Back around Christmas 1989, Islington man Ray Standen, 64, was making a video in Hamilton. It was a jolly yuletide film about the suburb – and particularly the shopping strip of Beaumont Street – preparing for Christmas and New Year celebrations.
Ray had made video his hobby about three years before, after he’d suffered a heart attack and stroke, and he credited the hobby with helping him find a reason to keep living. (My source for this information is an article by Mike Scanlon, in The Newcastle Herald. I’m afraid I don’t know the date of the article.)
He’d done a lot of recording and was adding some extra footage in a Beaumont Street video store on December 28 when he felt the shop shake and he rushed out onto the street, still holding his camera. Ray was on the scene of the disaster in Beaumont Street very quickly, and he filmed for the rest of the day, not returning to his home in Fern Street, Islington, until about 8 o’clock that night.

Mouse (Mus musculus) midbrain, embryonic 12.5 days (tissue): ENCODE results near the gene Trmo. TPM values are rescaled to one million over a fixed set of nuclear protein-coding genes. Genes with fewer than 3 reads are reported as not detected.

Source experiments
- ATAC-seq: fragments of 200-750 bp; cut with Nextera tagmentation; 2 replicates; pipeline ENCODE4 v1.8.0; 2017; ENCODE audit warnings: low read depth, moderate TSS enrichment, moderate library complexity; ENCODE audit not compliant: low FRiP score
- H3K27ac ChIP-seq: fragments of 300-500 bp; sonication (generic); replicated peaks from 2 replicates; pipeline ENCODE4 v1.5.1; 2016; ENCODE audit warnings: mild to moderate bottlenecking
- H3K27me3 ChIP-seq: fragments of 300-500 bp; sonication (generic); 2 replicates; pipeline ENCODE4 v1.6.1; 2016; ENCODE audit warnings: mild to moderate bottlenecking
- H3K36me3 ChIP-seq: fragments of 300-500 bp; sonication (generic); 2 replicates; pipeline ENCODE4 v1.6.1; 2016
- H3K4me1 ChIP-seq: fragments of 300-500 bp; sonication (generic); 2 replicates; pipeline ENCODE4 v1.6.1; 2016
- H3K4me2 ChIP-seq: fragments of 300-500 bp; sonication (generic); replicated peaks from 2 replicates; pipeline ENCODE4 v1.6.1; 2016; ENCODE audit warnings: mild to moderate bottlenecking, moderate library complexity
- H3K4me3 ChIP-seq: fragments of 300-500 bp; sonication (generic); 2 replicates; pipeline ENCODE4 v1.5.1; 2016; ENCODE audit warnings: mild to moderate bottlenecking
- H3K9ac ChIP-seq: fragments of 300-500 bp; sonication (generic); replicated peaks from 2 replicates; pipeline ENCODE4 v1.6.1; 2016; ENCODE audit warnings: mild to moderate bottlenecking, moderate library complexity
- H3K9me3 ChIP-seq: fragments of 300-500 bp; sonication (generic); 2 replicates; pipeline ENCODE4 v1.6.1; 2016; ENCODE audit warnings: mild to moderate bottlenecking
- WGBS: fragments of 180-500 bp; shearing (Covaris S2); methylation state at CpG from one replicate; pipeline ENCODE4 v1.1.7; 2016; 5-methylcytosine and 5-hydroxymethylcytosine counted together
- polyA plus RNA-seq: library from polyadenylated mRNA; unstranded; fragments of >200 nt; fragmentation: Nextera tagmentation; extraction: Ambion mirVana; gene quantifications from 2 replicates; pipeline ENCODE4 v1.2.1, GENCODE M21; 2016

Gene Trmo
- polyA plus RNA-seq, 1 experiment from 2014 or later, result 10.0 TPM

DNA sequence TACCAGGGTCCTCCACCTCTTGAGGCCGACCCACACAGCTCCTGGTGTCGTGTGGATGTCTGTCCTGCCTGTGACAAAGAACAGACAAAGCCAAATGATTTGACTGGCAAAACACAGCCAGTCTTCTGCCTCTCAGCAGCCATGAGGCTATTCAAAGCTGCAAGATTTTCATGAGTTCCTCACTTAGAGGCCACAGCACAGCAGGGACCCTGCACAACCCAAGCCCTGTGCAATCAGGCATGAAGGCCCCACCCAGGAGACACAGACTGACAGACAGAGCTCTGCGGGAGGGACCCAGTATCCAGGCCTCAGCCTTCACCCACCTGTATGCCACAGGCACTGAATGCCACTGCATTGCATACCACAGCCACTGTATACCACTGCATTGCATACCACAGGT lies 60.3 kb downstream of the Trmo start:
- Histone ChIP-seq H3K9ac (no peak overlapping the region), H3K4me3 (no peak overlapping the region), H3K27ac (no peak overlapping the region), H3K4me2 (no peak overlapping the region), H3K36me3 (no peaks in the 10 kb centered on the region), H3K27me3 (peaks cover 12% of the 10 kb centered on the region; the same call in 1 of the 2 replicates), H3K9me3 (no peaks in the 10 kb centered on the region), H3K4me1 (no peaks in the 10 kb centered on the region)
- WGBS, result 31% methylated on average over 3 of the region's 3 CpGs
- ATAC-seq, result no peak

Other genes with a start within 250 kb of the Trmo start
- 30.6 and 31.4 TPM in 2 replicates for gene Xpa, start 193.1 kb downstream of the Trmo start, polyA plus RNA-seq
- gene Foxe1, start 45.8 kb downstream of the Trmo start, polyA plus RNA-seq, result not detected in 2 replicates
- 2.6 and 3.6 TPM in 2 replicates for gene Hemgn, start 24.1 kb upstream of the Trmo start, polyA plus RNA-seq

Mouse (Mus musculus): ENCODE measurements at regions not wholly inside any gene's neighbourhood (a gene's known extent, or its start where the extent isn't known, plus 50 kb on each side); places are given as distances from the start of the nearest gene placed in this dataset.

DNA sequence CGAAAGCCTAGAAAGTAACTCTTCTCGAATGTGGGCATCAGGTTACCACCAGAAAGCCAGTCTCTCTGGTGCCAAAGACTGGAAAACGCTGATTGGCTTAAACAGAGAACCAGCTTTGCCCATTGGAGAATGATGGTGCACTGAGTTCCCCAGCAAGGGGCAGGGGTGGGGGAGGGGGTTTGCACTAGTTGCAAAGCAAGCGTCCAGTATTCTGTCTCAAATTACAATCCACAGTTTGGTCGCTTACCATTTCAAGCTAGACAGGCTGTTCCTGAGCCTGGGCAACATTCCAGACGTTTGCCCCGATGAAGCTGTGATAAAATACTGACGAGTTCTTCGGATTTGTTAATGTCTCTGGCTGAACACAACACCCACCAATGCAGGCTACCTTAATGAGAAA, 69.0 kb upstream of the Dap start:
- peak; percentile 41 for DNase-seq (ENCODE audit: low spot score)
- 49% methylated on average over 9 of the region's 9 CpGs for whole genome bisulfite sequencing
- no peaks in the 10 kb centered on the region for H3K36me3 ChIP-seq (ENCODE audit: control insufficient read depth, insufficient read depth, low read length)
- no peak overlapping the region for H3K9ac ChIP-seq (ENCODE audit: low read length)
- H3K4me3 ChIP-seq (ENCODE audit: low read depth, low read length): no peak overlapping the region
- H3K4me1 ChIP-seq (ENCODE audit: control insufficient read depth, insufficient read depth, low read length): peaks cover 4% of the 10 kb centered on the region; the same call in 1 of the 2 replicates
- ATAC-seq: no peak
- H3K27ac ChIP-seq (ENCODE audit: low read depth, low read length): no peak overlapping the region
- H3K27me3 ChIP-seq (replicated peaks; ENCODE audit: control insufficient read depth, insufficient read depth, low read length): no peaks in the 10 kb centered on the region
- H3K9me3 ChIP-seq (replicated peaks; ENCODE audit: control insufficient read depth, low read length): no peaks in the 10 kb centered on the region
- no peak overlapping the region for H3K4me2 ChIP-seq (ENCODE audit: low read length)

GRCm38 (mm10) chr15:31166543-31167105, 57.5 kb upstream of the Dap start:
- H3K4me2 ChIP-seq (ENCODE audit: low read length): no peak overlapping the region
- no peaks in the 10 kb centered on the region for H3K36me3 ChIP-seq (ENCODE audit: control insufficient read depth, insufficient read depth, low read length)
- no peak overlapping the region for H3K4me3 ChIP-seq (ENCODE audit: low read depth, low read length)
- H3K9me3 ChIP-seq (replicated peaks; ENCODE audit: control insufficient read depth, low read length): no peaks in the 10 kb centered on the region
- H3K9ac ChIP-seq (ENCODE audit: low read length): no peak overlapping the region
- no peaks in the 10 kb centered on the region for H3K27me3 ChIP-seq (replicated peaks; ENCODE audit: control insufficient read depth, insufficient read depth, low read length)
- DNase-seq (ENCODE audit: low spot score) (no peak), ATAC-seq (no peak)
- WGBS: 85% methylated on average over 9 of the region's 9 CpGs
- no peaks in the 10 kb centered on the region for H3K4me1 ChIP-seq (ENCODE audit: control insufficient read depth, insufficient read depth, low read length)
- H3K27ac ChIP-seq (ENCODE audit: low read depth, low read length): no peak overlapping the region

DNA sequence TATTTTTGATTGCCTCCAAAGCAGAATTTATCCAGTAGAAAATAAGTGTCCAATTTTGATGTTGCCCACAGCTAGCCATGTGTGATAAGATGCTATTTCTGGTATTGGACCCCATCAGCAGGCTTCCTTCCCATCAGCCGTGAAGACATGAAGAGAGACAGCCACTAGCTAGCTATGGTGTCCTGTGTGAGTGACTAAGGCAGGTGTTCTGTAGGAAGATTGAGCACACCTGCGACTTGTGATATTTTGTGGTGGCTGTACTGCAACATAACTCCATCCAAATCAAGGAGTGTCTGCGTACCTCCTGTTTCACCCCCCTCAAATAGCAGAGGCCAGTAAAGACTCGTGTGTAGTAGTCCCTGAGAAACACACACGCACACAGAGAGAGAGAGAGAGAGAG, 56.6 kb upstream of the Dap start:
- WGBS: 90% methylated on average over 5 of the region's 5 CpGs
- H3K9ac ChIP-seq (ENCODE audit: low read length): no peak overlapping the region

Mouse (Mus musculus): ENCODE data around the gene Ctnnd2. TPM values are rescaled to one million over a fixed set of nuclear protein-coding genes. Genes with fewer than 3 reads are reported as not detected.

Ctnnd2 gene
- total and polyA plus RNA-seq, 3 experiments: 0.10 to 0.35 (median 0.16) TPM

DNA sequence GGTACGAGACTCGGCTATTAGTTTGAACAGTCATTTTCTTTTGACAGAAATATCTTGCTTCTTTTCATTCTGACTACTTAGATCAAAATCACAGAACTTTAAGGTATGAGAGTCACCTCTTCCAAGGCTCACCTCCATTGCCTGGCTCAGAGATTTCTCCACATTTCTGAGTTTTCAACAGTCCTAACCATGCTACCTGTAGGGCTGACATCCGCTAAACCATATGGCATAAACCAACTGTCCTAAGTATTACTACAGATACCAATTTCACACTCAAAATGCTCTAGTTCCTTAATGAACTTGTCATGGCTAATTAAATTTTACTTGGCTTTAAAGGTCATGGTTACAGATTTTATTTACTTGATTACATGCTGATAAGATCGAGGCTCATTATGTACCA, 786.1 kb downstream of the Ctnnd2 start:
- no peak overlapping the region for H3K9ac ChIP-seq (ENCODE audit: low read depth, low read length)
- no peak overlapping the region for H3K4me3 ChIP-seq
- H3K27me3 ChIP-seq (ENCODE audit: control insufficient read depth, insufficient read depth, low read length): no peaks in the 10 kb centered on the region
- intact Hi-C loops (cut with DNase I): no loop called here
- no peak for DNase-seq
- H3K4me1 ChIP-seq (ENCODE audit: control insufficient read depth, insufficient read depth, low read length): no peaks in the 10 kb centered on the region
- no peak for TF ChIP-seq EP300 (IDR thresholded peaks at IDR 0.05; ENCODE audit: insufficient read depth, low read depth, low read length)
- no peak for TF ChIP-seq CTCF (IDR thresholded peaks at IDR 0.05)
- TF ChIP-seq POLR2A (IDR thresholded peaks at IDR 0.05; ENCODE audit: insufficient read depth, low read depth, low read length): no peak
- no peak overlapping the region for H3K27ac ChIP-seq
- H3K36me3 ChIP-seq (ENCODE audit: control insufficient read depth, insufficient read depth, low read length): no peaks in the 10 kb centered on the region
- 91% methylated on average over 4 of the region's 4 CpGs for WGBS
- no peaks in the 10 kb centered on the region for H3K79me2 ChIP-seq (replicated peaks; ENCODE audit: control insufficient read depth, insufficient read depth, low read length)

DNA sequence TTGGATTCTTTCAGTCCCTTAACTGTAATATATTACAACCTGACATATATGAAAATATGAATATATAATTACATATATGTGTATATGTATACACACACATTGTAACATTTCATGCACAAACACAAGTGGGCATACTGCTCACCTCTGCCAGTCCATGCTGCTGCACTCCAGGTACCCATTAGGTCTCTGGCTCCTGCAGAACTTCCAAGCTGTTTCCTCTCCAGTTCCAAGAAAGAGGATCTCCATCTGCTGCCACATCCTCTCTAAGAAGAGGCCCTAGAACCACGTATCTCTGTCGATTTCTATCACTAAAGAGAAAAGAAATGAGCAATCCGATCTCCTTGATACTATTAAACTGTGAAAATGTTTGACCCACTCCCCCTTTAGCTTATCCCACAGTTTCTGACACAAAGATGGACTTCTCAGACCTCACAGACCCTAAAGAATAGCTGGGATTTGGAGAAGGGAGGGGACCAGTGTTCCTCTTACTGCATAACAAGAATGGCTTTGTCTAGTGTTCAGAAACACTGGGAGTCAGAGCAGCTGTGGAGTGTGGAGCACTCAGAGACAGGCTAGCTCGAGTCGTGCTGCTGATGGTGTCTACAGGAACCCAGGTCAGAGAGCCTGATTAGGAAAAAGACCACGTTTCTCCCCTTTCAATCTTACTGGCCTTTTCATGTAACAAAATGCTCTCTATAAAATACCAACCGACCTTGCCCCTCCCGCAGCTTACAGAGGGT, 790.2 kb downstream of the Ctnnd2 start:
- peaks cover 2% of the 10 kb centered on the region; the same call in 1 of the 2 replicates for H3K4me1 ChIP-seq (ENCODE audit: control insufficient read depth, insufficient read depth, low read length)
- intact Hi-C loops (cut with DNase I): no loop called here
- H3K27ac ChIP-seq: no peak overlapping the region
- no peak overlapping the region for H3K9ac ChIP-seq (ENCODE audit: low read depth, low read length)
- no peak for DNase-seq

By the time he edited his tape – which ultimately included many events of the days that followed the quake – Ray knew he had something special. According to the Herald article, people tried to buy the tape from him, but he refused to sell. He said he didn’t want anybody making money from his work.
But Ray didn’t stop at one episode. He was clearly unhappy about many things he saw happening to people after the disaster, and he made a series of interviews, creating a second video. He bundled the pair together as a two-volume set and sold 200 copies at $40 a set. At that price it was a loss-maker, he said. In the interview he said he wanted the master tapes to go to Newcastle Regional Museum after his death, and I’ve been told they may be in the city’s library.
I had never heard of the existence of these videos, but a friend gave me a set some years ago. Not realising their value as historical documents, I put them away for years and only relatively recently dragged them out to watch. I was so impressed that I digitised them (poor job, admittedly) and am putting them online as a tribute to Ray.
I happen to believe that Ray would have wanted his work to reach a wider audience – especially now, on the 30th anniversary of his video. I haven’t edited the videos in any way.
I wish I knew what happened to Ray Standen in the years since he made his video, but my attempts to find him or any members of his family have so far failed.
To watch the first of Ray’s videos, click here.
To watch the second video, click here.